Sea transport case studies
Concrete environmental ambitions for the shipping industry are based on goals for a healthier sea and cleaner air.
Cleaner sea issues revolve around:
– Ballast Water Requirements
– Waste and black water which means that the waste, if it is harmful, must be left ashore or burned on board.
– The Baltic Sea has been designated by the IMO as a special area under MARPOL ANNEX IV that prohibits the dumping of toilet waste (black water) from cruise ships when operating the Baltic Sea. However, the ban will not take effect until reception facilities for the waste are in place in busy ports.
Cleaner air issues revolve around:
– Getting the Baltic Sea and the North Sea designated as so-called NECA areas, which has already happened in North America. Within a NECA area, new vessels are required to be equipped with propulsion that reduces emissions of nitrogen oxides by about 80%, compared with 1990. IMO’s committee MEPC adopted the NECA regulations in the Baltic / North Sea during the summer of 2017. The rules come into force on 1 January 2021, which means that newly built vessels (keel-stretched) after 1 January 2021 must comply with the NOx Tier III requirements for emissions of nitrogen oxides if they are to sail in the Baltic / North Sea.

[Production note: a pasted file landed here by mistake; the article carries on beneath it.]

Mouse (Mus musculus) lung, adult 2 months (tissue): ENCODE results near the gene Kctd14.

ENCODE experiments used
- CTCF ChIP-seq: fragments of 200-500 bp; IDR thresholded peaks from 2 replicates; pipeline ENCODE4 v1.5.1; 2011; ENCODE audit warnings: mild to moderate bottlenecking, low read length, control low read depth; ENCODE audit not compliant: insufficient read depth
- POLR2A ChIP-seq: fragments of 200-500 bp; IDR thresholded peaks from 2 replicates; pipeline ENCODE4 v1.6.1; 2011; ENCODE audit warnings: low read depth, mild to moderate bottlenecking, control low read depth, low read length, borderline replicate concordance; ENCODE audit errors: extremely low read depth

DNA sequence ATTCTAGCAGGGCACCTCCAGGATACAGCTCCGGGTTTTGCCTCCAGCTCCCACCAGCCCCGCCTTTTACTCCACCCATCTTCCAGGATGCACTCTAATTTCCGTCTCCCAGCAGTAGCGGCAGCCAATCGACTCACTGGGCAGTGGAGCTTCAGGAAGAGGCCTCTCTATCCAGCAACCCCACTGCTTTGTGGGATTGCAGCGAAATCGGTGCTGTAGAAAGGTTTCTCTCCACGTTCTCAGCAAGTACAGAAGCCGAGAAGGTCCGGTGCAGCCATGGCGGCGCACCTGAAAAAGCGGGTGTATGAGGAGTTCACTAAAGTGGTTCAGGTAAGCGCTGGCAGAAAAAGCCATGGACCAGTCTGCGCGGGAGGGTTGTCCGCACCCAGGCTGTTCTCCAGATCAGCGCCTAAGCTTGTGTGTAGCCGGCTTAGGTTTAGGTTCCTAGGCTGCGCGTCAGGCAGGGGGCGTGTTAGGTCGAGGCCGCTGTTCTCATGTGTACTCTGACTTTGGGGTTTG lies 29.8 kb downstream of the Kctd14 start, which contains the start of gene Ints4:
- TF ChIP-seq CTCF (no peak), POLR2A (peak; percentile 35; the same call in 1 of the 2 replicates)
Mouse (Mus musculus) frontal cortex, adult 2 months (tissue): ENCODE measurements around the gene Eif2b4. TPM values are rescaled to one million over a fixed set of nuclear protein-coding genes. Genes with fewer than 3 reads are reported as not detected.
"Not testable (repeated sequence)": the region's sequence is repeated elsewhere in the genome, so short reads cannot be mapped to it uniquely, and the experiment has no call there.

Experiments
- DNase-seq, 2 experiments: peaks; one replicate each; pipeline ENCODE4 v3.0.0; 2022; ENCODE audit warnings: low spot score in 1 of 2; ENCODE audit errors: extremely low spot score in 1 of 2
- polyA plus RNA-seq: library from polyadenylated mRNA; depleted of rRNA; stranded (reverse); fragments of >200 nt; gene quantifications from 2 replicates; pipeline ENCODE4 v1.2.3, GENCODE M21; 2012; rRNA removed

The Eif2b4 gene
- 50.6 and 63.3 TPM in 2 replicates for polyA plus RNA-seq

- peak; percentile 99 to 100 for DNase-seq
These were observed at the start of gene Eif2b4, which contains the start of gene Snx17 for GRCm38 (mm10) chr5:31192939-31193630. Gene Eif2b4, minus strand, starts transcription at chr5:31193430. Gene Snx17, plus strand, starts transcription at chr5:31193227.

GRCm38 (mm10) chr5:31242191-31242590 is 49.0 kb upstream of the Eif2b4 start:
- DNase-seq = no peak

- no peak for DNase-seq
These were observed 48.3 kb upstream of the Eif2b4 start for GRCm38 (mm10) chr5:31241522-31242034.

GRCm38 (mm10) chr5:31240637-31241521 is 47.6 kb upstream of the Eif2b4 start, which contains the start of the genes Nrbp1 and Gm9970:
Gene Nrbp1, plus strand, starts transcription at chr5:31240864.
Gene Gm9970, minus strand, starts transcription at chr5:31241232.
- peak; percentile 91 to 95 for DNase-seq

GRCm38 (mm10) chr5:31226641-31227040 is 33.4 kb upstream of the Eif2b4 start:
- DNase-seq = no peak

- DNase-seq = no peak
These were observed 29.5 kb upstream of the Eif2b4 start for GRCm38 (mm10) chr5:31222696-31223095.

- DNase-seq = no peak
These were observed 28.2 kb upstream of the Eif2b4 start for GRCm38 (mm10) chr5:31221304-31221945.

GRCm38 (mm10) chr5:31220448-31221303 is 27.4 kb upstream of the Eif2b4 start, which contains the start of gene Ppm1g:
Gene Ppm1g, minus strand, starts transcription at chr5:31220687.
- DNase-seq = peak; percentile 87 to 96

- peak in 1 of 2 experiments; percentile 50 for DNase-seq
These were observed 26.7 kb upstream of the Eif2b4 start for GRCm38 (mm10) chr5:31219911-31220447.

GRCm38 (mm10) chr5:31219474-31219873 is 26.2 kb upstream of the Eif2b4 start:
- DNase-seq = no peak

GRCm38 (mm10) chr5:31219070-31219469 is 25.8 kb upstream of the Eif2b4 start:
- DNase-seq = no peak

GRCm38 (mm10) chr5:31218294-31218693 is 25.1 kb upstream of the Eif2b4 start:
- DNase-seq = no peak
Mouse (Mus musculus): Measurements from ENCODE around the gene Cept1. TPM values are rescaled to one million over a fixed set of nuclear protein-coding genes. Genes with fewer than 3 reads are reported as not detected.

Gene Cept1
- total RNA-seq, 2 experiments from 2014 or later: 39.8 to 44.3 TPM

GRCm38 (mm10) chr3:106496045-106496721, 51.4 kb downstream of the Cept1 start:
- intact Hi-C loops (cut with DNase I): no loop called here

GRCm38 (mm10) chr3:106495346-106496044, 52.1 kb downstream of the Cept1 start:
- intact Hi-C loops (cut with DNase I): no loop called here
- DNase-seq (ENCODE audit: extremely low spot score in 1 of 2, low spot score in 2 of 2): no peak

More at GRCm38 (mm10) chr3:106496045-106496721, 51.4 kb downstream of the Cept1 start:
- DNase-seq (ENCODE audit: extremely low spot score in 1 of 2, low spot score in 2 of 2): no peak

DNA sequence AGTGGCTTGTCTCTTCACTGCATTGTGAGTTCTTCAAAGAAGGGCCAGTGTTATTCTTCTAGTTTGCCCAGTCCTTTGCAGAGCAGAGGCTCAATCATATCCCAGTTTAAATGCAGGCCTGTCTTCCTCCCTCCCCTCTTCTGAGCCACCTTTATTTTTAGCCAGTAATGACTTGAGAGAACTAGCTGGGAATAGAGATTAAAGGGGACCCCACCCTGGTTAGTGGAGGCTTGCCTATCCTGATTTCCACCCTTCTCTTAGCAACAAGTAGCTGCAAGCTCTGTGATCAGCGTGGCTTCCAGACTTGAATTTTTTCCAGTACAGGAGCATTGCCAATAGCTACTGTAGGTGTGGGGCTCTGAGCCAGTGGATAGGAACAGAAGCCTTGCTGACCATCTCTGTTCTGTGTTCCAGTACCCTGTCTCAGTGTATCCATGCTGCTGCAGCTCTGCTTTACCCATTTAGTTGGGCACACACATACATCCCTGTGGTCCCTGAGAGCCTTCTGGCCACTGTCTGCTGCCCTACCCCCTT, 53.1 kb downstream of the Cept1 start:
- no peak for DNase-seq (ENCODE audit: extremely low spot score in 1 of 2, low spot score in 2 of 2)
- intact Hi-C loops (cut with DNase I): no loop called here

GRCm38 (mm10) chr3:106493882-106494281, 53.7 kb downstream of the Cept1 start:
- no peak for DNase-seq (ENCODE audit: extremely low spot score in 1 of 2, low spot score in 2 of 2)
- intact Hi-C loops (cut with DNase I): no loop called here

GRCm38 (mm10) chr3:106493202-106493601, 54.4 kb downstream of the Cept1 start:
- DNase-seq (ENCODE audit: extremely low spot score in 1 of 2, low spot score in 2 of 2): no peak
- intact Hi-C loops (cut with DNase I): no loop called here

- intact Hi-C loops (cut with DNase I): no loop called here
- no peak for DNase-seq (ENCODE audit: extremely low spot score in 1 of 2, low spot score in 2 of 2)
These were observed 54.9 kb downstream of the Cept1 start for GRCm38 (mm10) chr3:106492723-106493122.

In addition to water and air quality, shipping carries out climate work through continuous energy efficiency as well as ambitions to reduce shipping’s greenhouse gas emissions. At present, the target is fossil carbon dioxide. Within the IMO, long-term climate targets have been set, which means that, starting from base year 2008, carbon dioxide emissions…
… 2030 decrease by 40% in relation to the amount of goods transported [tonnes]
… 2050 decrease by 70% in relation to the amount of goods transported [tonnes]
… 2050 reduce by 50% total (absolute emissions) from shipping
Case studies 2019